Fathers and Sons
For the twenty-three contributors to this volume, the terrain of father/son relations is clearly treacherous ground, but they doggedly survey this prickly territory, in spite of the pain. As John Skow’s introduction suggests, a melancholy haunts these autobiographical stories, a desperation over articulating the emotions that mothers and daughters are somehow able to convey to each other. Between men there remains only an awkward silence.
Many stories describe this problem of using language to express and disguise feelings by focusing on that moment when a father and son’s struggle with words collapses into an ambiguous gesture—a gruff, drunken hug, a reluctant spanking, a tender but tense game of catch. Intimacy is implied, affection displaced into oblique physical action. As Charles Gaines puts it in “Cooking the Rat,” the father can’t say it, he can only keep serving himself up to the boy, hoping that the son will someday be able to read the text of this inarticulate behavior.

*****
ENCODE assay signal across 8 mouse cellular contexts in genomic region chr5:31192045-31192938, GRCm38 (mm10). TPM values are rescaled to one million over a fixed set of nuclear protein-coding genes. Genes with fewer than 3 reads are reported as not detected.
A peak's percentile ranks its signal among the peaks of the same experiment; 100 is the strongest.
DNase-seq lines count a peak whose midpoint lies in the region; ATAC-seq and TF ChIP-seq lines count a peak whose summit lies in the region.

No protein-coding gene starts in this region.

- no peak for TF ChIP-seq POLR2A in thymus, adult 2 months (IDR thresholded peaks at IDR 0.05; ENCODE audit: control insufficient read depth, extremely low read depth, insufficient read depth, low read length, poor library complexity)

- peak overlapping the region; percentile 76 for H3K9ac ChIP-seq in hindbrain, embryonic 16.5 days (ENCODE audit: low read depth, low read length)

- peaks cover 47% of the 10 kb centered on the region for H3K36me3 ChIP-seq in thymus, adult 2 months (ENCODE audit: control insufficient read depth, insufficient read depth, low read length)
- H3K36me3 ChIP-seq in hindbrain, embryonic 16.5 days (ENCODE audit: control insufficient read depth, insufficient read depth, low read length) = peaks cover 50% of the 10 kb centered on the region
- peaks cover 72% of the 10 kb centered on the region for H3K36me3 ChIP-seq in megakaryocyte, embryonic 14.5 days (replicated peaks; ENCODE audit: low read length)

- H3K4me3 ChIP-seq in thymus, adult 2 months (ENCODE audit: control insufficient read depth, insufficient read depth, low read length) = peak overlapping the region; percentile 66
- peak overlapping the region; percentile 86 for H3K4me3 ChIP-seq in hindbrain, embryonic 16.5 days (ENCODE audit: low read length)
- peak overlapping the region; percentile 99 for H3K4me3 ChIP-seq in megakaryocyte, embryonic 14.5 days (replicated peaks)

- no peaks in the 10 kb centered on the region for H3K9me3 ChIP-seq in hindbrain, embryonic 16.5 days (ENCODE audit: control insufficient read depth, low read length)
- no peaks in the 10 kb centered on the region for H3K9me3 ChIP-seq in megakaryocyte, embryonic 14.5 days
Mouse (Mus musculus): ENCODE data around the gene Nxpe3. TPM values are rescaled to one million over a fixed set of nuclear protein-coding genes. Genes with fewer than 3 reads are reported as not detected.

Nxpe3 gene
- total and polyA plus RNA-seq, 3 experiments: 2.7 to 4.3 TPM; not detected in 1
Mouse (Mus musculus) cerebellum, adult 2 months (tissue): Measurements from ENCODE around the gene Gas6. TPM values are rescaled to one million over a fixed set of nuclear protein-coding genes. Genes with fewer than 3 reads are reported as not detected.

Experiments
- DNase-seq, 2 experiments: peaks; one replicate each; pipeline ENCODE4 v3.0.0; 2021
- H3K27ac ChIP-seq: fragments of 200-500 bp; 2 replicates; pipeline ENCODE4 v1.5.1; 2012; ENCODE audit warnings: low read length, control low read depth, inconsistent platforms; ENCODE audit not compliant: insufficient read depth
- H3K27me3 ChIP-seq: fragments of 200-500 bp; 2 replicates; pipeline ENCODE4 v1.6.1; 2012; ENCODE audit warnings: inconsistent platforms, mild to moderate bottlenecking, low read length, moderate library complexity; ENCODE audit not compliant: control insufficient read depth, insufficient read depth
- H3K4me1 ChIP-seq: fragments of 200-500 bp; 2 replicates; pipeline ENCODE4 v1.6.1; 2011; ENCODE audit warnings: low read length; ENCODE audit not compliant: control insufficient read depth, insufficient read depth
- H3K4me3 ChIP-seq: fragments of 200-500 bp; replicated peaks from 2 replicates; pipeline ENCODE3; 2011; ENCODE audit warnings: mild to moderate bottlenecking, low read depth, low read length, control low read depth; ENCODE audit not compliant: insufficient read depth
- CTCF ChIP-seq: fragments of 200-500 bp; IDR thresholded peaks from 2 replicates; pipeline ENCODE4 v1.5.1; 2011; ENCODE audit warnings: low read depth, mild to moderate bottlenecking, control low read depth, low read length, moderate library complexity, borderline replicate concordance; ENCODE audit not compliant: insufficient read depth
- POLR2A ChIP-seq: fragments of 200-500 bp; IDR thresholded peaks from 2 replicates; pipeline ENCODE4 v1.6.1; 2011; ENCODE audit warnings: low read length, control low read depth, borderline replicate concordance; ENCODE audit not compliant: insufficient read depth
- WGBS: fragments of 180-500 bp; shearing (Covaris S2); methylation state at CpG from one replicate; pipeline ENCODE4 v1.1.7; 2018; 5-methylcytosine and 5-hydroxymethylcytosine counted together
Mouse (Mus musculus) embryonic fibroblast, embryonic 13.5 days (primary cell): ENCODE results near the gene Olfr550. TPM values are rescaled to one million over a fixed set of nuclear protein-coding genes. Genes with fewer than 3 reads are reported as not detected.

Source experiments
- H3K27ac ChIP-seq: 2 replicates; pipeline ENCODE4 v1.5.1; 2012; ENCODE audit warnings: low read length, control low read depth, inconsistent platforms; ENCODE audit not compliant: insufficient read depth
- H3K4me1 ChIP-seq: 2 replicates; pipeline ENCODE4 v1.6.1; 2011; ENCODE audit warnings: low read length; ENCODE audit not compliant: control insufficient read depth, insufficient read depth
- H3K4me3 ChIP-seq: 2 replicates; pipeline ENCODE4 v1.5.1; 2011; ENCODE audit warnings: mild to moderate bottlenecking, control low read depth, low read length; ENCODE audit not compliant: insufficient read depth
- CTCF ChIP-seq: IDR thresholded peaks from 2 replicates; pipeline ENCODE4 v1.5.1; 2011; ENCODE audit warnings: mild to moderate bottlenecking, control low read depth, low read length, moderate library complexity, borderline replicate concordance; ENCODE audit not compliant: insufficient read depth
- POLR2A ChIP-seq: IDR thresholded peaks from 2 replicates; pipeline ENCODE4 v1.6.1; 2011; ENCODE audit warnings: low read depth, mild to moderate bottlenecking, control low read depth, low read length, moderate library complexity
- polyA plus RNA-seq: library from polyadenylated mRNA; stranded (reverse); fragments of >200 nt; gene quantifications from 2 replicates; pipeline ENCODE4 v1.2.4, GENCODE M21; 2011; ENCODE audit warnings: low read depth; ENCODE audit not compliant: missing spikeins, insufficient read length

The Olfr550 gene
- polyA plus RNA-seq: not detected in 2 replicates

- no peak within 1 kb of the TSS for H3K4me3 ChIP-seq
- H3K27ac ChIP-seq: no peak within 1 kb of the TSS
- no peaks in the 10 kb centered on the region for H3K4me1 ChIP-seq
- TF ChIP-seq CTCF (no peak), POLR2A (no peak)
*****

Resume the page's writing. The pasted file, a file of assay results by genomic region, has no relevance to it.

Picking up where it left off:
Another recurrent theme is the search for the lost father: lost to war (Stratis Haviaris’ “Every Time I Spill Red Wine I Panic”), to divorce (Kent Nelson’s “The Middle of Nowhere”), to suicide (Keith Barret’s “Promises”), to early death (David Seybold’s “In the Company of Demons,” Nick Lyons’ “Finding Father” and Jim Fergus’ “My Father’s Son”). The father’s absence becomes the defining feature of the young man’s...
(The entire section is 489 words.)